In considering the CD4 T-cell specificities reported here, it is intriguing that NS1 and NP appear to be highly immunogenic during the primary response to influenza virus despite their localization in the cytosol and nucleus, sites that are thought to have relatively inefficient access to MHC class II molecules. This finding requires the consideration of alternative factors that may control epitope dominance in the response to influenza virus. The absolute abundance of the viral protein within APC may play a critical role in determining its access to MHC class II molecules, as might the kinetics of viral protein expression. In most cells studied, influenza virus infection essentially shuts down host cell gene expression within a few hours of infection (41
). Because the MHC class II-restricted presentation of antigen utilizes primarily newly synthesized class II molecules (reviewed in references 11
, and 68
), it is possible that the earliest-synthesized and most-abundant proteins will most efficiently access MHC class II molecules in endosomal compartments. Although the kinetics of influenza virus protein synthesis in cultured cell lines suggest that NS1 is among the earliest proteins synthesized (66
), little is known about the kinetics of individual influenza virus proteins in dendritic cells, the relevant cell type in CD4 T-cell priming known to have distinctive characteristics of influenza virus infection compared to those of other cell types (5
). With regard to the restrictions imposed by subcellular localization, it is possible that the cytosolic and nuclear antigens NP and NS1 gain access to endosomal compartments of APC via the process of autophagy, an intracellular process that allows the engulfment and ultimate delivery of cytosolic and nuclear proteins to lysosomal compartments by the fusion of membrane vesicles derived from the endoplasmic reticulum (16
). Autophagy rates increase upon virus infection (47
), and it is possible that this alternative mechanism allows the needed access of viral NS1, NP, and other cytosolic/nuclear proteins to the MHC class II loading compartments.
Independently of the mechanisms that control antigen presentation of influenza virus peptides by MHC class II molecules and, thus, the repertoire of elicited CD4 T cells, it is important to consider the implications of our findings for host defense. The most important function of CD4 T cells for protection from influenza virus is thought to be the provision of “help” for the production of high-affinity neutralizing antibodies to HA and NA (reviewed in reference 38
). Recent data suggest that for some viruses, there may be an obligate link between the specificity of CD4 T cells and the antigen-specific B cells (74
). If this model is correct, then the most useful CD4 T cells may be those that are specific for HA and NA. CD4 T cells that are specific for intracellular NP, polymerase, and NS1 proteins may be of more-limited value in facilitating antibody responses. If true, then the implications for heterosubtypic immunity are profound. Because of the high degree of genetic drift within influenza viruses (6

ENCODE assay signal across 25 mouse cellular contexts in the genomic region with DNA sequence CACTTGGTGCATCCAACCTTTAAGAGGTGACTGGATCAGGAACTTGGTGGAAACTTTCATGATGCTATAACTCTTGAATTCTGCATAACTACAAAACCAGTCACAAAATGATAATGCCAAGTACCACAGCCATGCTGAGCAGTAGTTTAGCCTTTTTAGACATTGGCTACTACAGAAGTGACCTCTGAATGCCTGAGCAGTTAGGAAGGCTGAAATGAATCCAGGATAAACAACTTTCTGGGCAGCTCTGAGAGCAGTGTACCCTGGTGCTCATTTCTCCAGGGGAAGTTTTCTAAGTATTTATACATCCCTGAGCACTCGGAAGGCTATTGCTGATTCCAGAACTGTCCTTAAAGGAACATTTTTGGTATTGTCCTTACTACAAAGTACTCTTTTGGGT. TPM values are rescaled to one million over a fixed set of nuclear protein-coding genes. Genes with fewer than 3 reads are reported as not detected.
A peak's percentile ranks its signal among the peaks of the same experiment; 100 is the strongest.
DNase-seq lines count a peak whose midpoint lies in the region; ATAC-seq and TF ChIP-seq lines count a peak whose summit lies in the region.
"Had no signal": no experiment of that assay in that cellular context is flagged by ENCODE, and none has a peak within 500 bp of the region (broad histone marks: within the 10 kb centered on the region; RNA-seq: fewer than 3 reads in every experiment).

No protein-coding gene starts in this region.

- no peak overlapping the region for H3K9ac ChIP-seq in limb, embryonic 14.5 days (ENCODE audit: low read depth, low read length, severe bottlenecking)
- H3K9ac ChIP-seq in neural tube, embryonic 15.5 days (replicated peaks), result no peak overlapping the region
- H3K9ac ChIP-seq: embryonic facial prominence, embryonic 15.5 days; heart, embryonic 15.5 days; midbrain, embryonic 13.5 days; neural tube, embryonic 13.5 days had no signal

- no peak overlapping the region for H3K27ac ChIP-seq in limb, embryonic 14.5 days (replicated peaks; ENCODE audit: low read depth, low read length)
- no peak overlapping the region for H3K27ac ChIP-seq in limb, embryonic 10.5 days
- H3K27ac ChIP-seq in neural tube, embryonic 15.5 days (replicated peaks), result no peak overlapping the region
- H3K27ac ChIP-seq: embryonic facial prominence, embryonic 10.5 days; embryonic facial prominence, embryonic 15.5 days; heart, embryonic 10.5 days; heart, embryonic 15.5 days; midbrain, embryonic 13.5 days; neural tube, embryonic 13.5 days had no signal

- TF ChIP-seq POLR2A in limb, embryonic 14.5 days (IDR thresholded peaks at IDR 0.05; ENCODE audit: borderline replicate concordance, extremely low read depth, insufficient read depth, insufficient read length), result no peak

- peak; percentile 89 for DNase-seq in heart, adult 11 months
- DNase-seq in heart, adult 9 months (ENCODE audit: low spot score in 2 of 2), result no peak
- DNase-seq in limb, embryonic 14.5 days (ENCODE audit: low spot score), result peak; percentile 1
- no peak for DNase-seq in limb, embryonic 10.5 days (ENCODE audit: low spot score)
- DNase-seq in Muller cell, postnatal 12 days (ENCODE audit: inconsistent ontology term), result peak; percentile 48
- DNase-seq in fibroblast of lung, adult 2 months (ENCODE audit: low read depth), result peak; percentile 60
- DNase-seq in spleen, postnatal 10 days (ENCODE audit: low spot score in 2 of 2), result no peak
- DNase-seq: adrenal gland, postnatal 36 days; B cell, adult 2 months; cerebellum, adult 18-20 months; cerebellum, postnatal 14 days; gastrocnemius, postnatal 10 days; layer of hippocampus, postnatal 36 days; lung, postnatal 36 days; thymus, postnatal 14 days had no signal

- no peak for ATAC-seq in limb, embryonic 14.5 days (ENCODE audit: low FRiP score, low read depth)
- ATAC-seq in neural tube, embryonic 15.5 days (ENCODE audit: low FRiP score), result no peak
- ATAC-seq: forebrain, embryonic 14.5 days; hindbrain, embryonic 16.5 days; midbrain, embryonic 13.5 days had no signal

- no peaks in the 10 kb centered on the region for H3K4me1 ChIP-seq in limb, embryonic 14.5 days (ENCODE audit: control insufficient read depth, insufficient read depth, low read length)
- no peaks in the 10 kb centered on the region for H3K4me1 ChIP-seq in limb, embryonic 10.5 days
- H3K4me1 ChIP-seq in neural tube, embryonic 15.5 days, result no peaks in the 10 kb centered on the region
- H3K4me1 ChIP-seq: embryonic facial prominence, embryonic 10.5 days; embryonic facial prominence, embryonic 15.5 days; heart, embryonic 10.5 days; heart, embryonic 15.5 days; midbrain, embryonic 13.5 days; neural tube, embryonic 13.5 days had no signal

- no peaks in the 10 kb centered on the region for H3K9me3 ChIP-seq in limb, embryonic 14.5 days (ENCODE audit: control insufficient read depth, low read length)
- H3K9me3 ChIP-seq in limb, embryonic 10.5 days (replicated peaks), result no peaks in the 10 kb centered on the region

), intermittent encounters with influenza virus strains in humans may preferentially boost T cells that are specific for conserved peptides enriched in nucleoprotein and polymerase proteins (2
). However, if these CD4 T cells have limited contributions in facilitating antibody responses, they may not be particularly valuable for protection. Instead, heterosubtypic immunity will depend on the cross-reactivity of CD4 T cells specific for the HA and NA epitopes that are shared among seasonal viruses and newly emerging viral strains. Because of the importance of this issue, we evaluated a subset of these HA- and NA-derived epitopes, localized primarily to genetically conserved regions of these proteins, for cross-reactivity with homologous sequences from a human isolate of an H5N1 virus. Our study revealed a substantial degree of cross-reactivity between H1N1 and H5N1 sequences. It is likely that for those peptides that have amino acid differences within a peptide epitope, the amino acid substitutions may be located at MHC anchor sites rather than T-cell contact sites. Anchor substitutions typically have very little negative impact on T-cell reactivity (44
). Our results are encouraging and suggest that although substantial numbers of CD4 T cells that are specific for internal viral proteins are elicited in the primary response to live influenza virus infection, the CD4 T cells primed during seasonal encounters with influenza virus or through vaccination with seasonal vaccines may prime CD4 T cells that are reactive with HA and NA which have the potential to be reelicited and expanded upon challenge with a heterosubtypic strain of influenza virus. CD4 T cells of this specificity may be effective in promoting more-rapid and more-robust antibody responses to heterosubtypic challenge than would occur in a nonvaccinated individual.